Gnadenhutten in Tuscarawas County, Ohio — The American Midwest (Great Lakes)
Gnadenhutten / The Gnadenhutten Massacre, “A Day of Shame”
The Moravian Church in America began missionary work among the Delaware and Mohican tribes of North America in the mid-18th century. David Zeisberger, one of the best-known Moravian missionaries, came to the Ohio country with Delaware converts from a mission in western Pennsylvania and founded Schoenbrunn in the Tuscarawas Valley on May 3, 1772. Josua, a Mohican convert and missionary leader, led Mohican and Munsee Christians downriver and settled Gnadenhutten ("Tents of Grace") on October 9, 1772. Zeisberger served as lead missionary at both villages. By 1775, there was an estimated 200 inhabitants in the village. The British, along with Wyandot and Delaware allies, suspected the Christian Indians of aiding the Americans. To ensure their allegiance to the British, the inhabitants of Gnadenhutten were forcibly removed in 1781 and taken to Captives' Town on the Sandusky River.
The Gnadenhutten Massacre, "A Day of Shame"
The Gnadenhutten Indians were facing starvation on the Sandusky. A group was permitted to return to Gnadenhutten early in 1782 to harvest crops that were left when the village was abandoned. While gathering their harvest the Gnadenhutten Indians were mistaken for Indian raiders who had struck in western Pennsylvania a few weeks earlier.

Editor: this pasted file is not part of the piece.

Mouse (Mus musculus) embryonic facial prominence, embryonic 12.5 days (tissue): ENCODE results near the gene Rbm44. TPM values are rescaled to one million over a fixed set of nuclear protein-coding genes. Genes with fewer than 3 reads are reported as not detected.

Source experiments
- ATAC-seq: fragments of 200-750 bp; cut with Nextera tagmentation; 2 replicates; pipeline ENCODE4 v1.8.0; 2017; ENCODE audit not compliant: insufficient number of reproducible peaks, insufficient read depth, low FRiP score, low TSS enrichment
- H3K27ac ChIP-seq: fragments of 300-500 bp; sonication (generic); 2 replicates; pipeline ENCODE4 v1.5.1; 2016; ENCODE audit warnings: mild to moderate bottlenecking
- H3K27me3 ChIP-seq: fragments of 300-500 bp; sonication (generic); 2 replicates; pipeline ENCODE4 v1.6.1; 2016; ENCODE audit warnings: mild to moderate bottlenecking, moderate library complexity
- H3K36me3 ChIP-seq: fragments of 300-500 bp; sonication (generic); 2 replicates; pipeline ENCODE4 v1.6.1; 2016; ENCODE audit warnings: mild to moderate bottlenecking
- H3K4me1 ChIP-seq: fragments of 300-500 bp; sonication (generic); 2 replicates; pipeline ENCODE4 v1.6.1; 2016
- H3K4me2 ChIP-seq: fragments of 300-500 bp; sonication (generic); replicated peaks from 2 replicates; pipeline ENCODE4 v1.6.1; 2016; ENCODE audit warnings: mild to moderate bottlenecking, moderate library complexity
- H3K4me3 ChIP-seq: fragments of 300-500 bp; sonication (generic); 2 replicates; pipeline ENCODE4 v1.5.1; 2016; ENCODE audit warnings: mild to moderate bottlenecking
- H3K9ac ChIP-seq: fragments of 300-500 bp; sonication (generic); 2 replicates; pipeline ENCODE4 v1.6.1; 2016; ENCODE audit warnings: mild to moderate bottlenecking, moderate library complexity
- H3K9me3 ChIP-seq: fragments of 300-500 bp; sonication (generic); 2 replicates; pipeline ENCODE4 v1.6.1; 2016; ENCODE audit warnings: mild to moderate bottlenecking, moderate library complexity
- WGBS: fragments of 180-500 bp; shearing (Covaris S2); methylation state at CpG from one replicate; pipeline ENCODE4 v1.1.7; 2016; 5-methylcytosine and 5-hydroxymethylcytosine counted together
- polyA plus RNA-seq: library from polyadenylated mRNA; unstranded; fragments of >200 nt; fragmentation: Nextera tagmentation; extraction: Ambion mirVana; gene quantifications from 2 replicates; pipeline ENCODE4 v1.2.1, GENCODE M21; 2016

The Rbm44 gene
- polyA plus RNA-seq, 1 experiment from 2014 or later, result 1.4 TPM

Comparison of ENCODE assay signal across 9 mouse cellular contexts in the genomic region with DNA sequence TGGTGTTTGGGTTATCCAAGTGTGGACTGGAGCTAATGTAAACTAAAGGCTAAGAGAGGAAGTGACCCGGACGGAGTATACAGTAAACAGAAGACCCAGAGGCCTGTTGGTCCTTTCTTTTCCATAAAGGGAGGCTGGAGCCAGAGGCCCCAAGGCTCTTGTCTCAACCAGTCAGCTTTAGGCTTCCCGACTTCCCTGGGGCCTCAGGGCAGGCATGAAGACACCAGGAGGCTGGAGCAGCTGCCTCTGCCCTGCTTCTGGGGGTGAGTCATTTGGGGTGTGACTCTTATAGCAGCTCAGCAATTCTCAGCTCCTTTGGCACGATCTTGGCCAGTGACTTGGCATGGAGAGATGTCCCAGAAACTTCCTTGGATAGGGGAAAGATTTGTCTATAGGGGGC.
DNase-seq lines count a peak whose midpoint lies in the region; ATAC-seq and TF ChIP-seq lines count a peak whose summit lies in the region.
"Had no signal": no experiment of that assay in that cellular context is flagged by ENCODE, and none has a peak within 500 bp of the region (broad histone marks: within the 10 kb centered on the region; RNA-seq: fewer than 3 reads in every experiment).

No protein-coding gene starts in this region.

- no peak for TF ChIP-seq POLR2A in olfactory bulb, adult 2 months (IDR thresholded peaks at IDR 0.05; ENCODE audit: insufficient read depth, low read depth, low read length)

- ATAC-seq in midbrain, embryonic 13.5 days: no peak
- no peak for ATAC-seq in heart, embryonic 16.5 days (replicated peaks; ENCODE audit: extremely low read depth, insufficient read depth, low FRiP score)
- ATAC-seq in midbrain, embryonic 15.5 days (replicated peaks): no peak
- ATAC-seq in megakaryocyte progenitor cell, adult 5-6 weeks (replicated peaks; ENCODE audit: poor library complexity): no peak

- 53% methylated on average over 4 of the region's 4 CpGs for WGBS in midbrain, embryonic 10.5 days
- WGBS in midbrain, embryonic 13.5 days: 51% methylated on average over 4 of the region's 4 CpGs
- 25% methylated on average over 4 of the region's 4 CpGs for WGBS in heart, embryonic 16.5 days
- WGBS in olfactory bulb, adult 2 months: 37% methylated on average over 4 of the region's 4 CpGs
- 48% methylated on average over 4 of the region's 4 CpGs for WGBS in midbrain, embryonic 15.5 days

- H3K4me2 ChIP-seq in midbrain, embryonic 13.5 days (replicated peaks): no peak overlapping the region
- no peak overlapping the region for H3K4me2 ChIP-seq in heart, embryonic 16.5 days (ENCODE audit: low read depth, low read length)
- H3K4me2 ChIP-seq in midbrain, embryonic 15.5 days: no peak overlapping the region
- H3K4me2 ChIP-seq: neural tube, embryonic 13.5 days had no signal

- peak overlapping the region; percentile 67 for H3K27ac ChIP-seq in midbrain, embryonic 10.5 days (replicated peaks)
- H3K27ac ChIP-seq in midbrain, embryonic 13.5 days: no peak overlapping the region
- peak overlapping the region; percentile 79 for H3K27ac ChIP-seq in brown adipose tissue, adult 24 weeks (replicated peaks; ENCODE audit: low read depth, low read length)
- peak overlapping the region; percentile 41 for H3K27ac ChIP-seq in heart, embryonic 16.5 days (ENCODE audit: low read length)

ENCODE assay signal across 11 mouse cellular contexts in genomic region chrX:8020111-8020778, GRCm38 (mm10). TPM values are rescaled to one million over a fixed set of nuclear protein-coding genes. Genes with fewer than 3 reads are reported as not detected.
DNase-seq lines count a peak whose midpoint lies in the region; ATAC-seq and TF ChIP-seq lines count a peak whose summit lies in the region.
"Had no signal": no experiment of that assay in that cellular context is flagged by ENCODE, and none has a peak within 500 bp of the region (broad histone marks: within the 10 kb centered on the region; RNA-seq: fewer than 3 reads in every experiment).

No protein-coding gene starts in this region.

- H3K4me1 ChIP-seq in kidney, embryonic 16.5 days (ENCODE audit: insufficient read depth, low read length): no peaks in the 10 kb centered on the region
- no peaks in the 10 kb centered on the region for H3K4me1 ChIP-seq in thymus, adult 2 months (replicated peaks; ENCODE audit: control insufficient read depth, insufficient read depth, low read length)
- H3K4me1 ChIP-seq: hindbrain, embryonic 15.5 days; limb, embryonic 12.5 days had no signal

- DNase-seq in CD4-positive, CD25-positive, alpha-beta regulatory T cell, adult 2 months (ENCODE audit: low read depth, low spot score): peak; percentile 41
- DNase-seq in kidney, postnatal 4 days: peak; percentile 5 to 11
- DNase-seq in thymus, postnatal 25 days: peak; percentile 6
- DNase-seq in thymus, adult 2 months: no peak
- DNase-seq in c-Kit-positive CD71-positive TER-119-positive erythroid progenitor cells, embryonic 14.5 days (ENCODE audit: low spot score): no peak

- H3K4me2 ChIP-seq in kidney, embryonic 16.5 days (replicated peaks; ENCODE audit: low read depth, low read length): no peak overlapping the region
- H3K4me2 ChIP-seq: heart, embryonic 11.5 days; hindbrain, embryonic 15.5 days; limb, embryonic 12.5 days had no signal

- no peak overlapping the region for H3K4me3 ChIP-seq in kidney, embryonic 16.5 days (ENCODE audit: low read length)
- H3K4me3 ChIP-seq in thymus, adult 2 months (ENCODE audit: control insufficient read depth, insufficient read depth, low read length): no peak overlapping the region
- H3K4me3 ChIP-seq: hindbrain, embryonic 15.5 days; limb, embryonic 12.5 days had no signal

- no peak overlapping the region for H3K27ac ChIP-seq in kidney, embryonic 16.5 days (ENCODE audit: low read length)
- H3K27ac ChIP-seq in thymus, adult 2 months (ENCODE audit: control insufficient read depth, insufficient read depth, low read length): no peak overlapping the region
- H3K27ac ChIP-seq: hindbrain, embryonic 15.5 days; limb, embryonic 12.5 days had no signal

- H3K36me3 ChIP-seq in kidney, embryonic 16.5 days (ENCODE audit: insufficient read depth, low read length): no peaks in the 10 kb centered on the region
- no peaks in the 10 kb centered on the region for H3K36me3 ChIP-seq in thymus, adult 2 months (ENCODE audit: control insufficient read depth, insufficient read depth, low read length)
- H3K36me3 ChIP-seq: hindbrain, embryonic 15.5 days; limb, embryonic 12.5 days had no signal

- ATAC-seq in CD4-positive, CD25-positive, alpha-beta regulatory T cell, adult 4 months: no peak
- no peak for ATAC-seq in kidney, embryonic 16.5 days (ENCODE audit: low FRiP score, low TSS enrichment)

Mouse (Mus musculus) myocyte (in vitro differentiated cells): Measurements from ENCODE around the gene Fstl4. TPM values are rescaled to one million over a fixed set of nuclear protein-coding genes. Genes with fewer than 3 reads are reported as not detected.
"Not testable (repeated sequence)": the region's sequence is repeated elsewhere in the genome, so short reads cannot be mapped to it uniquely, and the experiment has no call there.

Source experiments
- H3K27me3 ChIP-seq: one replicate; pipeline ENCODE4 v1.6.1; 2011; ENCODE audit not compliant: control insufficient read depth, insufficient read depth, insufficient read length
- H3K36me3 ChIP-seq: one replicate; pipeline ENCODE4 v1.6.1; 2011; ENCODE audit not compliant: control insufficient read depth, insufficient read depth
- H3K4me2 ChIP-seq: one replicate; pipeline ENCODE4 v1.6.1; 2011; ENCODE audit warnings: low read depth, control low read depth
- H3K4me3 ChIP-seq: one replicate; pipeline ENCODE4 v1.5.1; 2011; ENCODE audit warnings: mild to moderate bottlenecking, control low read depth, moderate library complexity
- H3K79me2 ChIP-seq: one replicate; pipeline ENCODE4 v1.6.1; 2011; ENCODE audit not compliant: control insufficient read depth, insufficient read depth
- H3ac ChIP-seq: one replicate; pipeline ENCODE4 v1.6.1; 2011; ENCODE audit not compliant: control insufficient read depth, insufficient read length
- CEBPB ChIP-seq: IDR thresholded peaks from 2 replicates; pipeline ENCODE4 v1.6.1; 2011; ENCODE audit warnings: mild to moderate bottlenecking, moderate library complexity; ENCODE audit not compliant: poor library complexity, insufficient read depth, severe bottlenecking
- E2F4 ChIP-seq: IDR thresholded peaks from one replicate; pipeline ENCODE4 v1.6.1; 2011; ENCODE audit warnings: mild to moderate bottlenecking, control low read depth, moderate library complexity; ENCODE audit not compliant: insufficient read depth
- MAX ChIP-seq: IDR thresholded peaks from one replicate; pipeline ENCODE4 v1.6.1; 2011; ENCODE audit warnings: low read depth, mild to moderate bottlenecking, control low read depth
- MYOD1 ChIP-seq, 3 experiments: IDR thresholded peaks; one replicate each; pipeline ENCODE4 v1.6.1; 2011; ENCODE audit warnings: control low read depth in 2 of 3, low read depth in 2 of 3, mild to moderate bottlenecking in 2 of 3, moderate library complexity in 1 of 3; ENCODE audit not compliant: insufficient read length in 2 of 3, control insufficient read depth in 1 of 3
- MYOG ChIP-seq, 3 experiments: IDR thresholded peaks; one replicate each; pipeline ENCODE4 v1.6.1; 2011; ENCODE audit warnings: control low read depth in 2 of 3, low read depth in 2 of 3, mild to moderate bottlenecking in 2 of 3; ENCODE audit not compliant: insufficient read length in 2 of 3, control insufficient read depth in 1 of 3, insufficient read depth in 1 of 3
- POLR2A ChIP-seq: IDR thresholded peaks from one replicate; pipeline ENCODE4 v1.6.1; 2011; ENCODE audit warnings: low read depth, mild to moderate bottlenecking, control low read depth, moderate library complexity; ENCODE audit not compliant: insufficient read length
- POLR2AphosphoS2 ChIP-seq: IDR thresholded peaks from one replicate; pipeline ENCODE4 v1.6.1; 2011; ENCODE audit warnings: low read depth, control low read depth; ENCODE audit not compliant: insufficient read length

Erected 2003 by The Ohio Bicentennial Commission, Society of Colonial Wars in the State of Ohio, and The Ohio Historical Society. (Marker Number 15-79.)
Location. 40° 21.228′ N, 81° 26.061′ W. Marker is in Gnadenhutten, Ohio, in Tuscarawas County. Marker can be reached from South Cherry Street 0.2 miles south of West Indian Street. Touch for map. Marker is in this post office area: Gnadenhutten OH 44629, United States of America.
Other nearby markers. At least 8 other markers are within 9 miles of this marker, measured as the crow flies. The Ohio & Erie Canal in Warwick Township (approx. 3 miles away); Uhrich's Mill 1806 / Clay Capital 1833-1980s (approx. 5.1 miles away); Dennison Railway Chapel / The Manse (approx. Dennison Yard and Shops / Dennison Depot (approx. 6 miles away); Dennison High School (approx. 6 miles away); The Salem Mission (approx. 6.3 miles away); Schoenbrunn Schoolhouse 1772 / Schoenbrunn Church 1772 (approx. 7.9 miles away); The New Schoenbrunn Mission (approx. 8.1 miles away).
Related markers. Click here for a list of markers that are related to this marker. To better understand the relationship, study each marker in the order shown.
Categories. • Native Americans •
Credits. This page was last revised on September 28, 2017. This page originally submitted on March 16, 2015, by Mike Wintermantel of Pittsburgh, Pennsylvania. This page has been viewed 366 times since then and 23 times this year. Photos: 1, 2, 3, 4, 5, 6. submitted on March 16, 2015, by Mike Wintermantel of Pittsburgh, Pennsylvania.